Swan Song (2021) Magnolia Releasing
Directed By: Todd Stephens
Starring: Udo Kier, Jennifer Coolidge, Michael Urie, Roshon Thomas, Annie Kitral and Eric Eisenbrey.
Plot Summary: Legendary actor Udo Kier stars as retired hairdresser Pat Pitsenbarger, who escapes the confines of his small-town Sandusky, Ohio nursing home after learning of his former client’s dying wish for him to style her final hairdo. Soon, Pat embarks on an odyssey to confront the ghosts of his past – and collect the beauty supplies necessary for the job. SWAN SONG is a comical and bittersweet journey about rediscovering one’s sparkle, and looking gorgeous while doing so.
Before I dive into this review, I feel like some context is needed. Todd Stephen came onto the film scene with his screenplay for Edge of Seventeen (1998), a sweet coming-of-age story about a Queer youth in 1984. He followed this up with his directorial debut Gypsy 83 in 2001 and then Another Gay Movie (2006). It was the latter that caught my attention, myself being barely in my twenties, out on my own and exploring my sexual identity. This outrageous teen-comedy satire was followed up by an even zanier sequel appropriately titled Another Gay Teen Sequel (2008). After that, Todd Stephen went MIA from films. That is until he re-surfaced with 2021’s Swan Song.
After seeing this movie, it makes me happy that Mr. Stephens is back on the indie film scene right where he belongs. Clearly, the director has not lost his touch for telling great stories that focus the narrative on richly drawn Queer characters. You no doubt can tell from the trailer that Swan Song is at times surreal. Thankfully, Todd never veers too far into the absurd. The film keeps a consistent tone that is bitter-sweet and heartbreaking, but at its core, there is something ultimately optimistic. I also liked how the movie tackled this idea of Queer youth being able to learn from elder gays. It also isn’t shy about talking about the struggles of the previous generation of gay men who had to live with the devasting loss and fear from AIDS. Obviously, there is no cure for the disease (though treatment is vastly improved), future generations have less of a stigma surrounding it. Swan Song also talks about forgiveness and letting go of the past and moving on. In the movie, Pat begins this experience looking very slubby, but with each visit he makes, he ‘levels up’ getting new pieces to his wardrobe. This is a fun and very interesting metaphor for the character and his journey.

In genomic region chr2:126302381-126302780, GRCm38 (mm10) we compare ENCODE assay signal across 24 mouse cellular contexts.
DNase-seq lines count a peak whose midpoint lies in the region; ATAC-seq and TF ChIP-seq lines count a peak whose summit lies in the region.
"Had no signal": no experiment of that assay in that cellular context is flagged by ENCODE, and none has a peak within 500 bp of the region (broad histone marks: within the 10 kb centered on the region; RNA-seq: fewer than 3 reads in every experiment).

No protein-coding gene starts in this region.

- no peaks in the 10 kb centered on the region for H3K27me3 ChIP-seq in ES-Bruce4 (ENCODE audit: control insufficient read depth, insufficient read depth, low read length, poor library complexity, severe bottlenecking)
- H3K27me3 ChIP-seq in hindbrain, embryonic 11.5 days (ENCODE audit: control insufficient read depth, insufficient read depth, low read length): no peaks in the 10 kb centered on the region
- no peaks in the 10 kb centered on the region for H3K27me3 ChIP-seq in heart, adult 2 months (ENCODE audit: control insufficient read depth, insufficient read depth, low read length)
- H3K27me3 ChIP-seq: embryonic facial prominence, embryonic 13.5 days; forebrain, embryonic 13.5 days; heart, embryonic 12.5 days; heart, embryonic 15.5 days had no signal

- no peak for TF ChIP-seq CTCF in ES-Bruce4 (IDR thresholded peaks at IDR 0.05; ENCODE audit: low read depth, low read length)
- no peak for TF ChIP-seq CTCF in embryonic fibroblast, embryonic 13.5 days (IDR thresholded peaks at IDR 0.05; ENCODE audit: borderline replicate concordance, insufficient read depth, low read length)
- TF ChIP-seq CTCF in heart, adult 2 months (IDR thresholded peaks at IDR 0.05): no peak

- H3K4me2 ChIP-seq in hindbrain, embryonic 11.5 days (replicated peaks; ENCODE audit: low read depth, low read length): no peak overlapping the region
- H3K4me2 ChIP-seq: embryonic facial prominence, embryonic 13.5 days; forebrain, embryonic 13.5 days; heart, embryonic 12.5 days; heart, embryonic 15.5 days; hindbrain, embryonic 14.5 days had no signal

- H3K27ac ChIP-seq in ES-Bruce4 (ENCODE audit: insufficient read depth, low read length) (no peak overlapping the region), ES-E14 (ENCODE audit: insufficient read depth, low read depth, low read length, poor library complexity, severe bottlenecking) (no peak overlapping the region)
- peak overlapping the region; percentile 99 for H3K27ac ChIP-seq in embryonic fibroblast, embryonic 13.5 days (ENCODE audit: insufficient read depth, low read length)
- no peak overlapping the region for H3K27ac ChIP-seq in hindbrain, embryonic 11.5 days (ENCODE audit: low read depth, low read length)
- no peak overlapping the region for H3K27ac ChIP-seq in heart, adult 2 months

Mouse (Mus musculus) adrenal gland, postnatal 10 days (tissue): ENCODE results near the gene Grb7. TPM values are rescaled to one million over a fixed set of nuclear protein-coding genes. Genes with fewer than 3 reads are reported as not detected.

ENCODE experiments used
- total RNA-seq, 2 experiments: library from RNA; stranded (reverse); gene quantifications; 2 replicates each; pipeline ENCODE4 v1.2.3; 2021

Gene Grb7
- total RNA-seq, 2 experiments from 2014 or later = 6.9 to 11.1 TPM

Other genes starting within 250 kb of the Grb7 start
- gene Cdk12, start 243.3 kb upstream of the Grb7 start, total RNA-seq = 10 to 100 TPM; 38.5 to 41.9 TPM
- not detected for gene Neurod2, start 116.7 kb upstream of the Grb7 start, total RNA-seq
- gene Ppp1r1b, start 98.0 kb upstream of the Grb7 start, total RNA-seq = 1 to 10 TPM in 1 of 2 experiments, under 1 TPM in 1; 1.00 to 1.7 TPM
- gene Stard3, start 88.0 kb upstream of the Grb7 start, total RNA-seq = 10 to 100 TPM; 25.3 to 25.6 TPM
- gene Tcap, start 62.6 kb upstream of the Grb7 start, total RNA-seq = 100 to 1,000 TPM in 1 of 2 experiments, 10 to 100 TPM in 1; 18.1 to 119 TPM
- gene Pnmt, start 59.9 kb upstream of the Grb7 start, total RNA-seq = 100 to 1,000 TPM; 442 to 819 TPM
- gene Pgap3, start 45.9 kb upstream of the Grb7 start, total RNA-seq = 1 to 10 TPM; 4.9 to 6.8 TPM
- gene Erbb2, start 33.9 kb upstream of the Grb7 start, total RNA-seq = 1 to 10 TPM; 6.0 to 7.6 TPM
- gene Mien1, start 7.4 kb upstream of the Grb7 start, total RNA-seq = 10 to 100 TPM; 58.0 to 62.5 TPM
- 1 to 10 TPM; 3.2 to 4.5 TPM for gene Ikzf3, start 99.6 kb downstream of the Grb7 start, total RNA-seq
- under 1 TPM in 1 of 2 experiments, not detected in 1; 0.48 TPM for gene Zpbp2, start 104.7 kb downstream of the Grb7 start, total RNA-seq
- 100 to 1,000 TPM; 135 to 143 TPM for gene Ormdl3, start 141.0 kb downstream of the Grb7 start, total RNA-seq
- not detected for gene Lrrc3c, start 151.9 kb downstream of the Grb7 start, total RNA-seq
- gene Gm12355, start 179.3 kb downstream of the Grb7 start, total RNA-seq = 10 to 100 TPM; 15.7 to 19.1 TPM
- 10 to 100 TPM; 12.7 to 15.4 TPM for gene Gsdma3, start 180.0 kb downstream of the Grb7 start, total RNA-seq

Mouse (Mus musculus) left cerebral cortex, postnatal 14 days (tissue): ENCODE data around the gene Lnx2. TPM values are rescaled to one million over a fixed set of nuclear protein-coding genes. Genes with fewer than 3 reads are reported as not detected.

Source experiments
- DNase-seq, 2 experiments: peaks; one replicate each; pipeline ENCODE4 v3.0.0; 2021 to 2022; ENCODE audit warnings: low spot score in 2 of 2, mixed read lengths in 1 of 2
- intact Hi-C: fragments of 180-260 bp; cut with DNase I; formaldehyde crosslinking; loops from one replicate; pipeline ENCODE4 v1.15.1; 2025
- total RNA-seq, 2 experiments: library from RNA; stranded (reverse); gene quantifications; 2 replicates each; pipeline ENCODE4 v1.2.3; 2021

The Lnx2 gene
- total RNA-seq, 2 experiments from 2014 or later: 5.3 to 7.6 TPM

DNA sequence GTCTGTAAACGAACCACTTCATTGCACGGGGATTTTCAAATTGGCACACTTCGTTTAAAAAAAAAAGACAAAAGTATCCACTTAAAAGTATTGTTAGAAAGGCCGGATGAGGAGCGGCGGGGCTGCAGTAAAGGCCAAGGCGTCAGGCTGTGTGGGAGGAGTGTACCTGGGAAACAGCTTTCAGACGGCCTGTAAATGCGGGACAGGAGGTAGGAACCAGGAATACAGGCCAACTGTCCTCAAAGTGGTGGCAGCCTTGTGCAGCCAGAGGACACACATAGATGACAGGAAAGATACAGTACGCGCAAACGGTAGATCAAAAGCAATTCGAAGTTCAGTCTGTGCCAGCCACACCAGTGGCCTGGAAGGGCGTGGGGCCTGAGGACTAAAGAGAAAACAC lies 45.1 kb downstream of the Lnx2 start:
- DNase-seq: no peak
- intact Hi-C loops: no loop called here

Visually, the movie is stunning with a quirky production design by Kassandra DeAngelis and polished photography by Jackson Warner Lewis. The real glue of this movie is of course the one, the only Udo Kier. The legendary German born actor delivers what can only be described as a heartbreaking tour-de-force. His performance is the emotional core of this film, and he brings a sass, a warmth and complex range that only comes from decades of experience. Jennifer Coolidge gives a career high in a small but impactful role. Linda Evens comes out of semi-retirement and, like Coolidge, gives a tender, layered performance. Swan Song also has a fantastic supporting cast including Michael Urie, Roshon Thomas, Annie Kitral and Eric Eisenbrey.
For writer director Todd Stephens, I certainly hope Swan Song isn’t to be taken in the literal as I would love to see more honest, quirky, and ultimately beautifully heartbreaking films that speak to a Queer audience but don’t alienate a wider audience. Swan Song is a stunning return for this interesting voice in indie cinema.
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Big film nerd and TCM Obsessed. Author of The Ultimate Guide to Strange Cinema from Schiffer Publishing. Resume includes: AMC’s The Bite, Scream Magazine etc. Love all kinds of movies and television and have interviewed a wide range of actors, writers, producers and directors. I currently am a regular co-host on the podcast The Humanoids from the Deep Dive and have a second book in the works from Bear Manor.
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‘Swan Song’ Review – ‘Udo Kier is a heartbreaking tour-de-force, Jennifer Coolidge gives a career high’